Blog: Finding a niche need amid the UK’s personal loan morass
Neil Mitchinson, director of Edinburgh Asset Finance, says his firm has identified a gap within a saturated market
The amount of personal debt in the UK is truly staggering and there is little sign that the nation’s insatiable appetite for borrowing – be it for the staples of life or the luxuries of life – will diminish anytime soon.
In 2017, the total amount of unsecured borrowing – for personal loans, car finance, short term loans and credit cards – reached £191 billion, an increase of nearly a third on just five years ago, according to comparison site Finder. That figure did not include student loans.
Within this sizeable financial sector there will always be people for whom debt becomes an unsustainable burden. There are many reasons for people to access a personal loan – perhaps they are consolidating other debts to make budgeting easier, or covering an unexpected event. Unfortunately, others are simply funding a lifestyle they can’t afford.
These debt casualties should take professional advice at the first opportunity, from an insolvency practitioner, an accountant or even Citizens Advice, in order to offer solutions to their situation and obtain protection from creditors.
However, most personal lending in the UK is to people who are perfectly capable of repaying their debts and the amount of debt being written off by creditors has been relatively low in recent years.
An emerging niche in the personal loan sector is asset finance, an option which is available to the surprisingly large number of people who are asset rich but, for a multitude of reasons, temporarily cash poor.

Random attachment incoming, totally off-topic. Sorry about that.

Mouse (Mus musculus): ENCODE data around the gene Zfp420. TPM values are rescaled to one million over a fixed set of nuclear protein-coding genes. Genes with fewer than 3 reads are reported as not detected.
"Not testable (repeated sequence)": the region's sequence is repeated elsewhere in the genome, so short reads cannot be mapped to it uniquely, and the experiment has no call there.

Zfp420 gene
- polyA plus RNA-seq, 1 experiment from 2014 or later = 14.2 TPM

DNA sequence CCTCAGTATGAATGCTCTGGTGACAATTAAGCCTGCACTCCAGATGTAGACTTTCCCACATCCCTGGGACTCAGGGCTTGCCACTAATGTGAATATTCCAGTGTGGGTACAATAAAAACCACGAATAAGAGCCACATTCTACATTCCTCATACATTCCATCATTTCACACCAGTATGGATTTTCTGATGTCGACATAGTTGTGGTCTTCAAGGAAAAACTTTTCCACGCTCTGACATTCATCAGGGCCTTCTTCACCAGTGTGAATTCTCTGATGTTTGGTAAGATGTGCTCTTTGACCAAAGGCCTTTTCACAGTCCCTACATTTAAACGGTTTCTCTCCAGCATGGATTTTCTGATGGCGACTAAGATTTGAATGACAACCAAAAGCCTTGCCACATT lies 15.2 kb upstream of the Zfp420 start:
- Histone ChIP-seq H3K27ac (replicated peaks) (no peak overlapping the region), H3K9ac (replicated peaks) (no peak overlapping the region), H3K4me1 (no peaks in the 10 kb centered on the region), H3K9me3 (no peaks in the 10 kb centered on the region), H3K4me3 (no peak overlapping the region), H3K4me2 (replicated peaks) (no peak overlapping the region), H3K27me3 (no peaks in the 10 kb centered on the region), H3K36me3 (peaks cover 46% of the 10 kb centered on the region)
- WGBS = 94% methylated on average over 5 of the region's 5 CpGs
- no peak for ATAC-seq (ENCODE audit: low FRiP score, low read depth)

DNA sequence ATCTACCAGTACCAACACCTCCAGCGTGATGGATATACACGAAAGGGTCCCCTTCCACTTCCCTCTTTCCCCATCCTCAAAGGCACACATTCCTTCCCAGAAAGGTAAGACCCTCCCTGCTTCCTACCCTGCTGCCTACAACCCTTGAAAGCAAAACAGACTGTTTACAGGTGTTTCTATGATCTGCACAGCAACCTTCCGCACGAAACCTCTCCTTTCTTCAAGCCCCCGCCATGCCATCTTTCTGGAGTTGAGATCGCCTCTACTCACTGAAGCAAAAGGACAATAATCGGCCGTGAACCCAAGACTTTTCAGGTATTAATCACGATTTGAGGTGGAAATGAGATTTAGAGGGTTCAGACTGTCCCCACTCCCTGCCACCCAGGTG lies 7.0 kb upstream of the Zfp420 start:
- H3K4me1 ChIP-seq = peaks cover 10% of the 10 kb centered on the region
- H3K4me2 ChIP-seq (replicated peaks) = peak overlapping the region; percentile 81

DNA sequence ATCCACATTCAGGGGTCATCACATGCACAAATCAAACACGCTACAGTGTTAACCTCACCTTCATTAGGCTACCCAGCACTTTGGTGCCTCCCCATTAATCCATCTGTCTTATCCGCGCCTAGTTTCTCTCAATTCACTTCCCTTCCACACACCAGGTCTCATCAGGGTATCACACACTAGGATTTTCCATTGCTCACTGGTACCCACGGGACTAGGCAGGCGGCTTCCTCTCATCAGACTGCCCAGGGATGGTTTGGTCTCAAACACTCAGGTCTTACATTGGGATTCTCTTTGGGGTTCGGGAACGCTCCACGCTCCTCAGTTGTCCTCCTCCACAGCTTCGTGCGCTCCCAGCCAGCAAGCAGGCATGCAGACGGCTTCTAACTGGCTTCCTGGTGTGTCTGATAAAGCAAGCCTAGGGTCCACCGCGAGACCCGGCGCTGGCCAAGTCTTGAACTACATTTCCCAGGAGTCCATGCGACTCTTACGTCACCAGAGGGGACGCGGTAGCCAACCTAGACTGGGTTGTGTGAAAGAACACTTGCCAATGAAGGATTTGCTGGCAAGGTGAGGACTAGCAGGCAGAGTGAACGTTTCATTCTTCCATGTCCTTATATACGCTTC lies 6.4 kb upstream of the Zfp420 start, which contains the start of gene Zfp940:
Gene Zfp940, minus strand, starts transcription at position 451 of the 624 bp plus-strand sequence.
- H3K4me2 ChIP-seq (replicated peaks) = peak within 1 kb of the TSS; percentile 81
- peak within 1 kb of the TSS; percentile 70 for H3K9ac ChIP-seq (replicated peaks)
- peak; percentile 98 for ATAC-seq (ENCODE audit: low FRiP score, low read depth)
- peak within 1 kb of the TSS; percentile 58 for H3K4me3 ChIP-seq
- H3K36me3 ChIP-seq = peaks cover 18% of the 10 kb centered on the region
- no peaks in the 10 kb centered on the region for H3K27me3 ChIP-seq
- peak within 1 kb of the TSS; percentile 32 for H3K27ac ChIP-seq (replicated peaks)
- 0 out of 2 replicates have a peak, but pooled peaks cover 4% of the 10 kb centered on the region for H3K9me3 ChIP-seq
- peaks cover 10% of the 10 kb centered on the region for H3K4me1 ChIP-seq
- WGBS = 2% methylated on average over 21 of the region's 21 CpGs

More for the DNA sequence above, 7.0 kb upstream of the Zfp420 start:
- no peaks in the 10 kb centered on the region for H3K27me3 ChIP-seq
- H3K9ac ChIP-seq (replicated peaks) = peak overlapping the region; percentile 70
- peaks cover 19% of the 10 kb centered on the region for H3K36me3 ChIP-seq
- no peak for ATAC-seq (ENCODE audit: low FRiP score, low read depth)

A small number of finance houses – my own is the only one in Scotland; the next nearest is in Harrogate – will offer individuals instant access to capital in the form of loans secured against high value items, such as classic cars, boats, jewellery or art.
A typical user might be a small business person operating in an environment of immediate payment demands from suppliers and late payment from clients. Cashflow has holed many an otherwise viable business below the waterline.
There are a number of attractions to asset finance: firstly, there is no other regulated way to discreetly and invisibly borrow money. Mainstream lending involves credit checks and cumbersome affordability assessments, which will normally leave a fingerprint on an individual’s credit file.
In the arcane world of credit scoring, even asking about a loan might affect the view other lenders take of an applicant in the future who is looking for assistance which is not simply based on an asset.
Secondly, handing an asset to a finance house might actually be advantageous. Valued possessions such as boats, rare cars or racing motorbikes are by their very nature seasonal, and spend much of the year in shelter from the British weather.
If a boat, for instance, is handed over to a finance house for the duration of a loan, the interest payments on the debt can be substantially offset by freedom from mooring or berthing fees, not to mention insurance cover.
Thirdly, high street banks have largely withdrawn from this kind of activity. It used to be the case that a business person who hit a bump in the road, so to speak, could go to his local manager – with whom he probably had a long business relationship – and arrange a temporary overdraft.
Local bank managers, as we all know, are an endangered species nowadays and lending decisions – which can make or break businesses – are made remotely on a one-size-fits-all, tick-box basis.
Of course, this type of personal asset finance is a mechanism which will be of relevance only to a clearly defined strata of borrowers. But self-selection of this nature reduces risk to the lender and creates scope for highly competitive interest rates.
And, since the assets being offered are highly valued, the borrower is almost guaranteed to want them back, reducing the default rate on loans of this type to negligible proportions.
The kind of relationship which personal asset finance lending fosters is not dissimilar to the late, lamented local bank manager model, and the quid pro quo from the lender is ease of communication, transparency, fairness and openness, all backed and regulated by the FCA.
Everybody wins, and that is not something that can really be said about the wider personal loan market.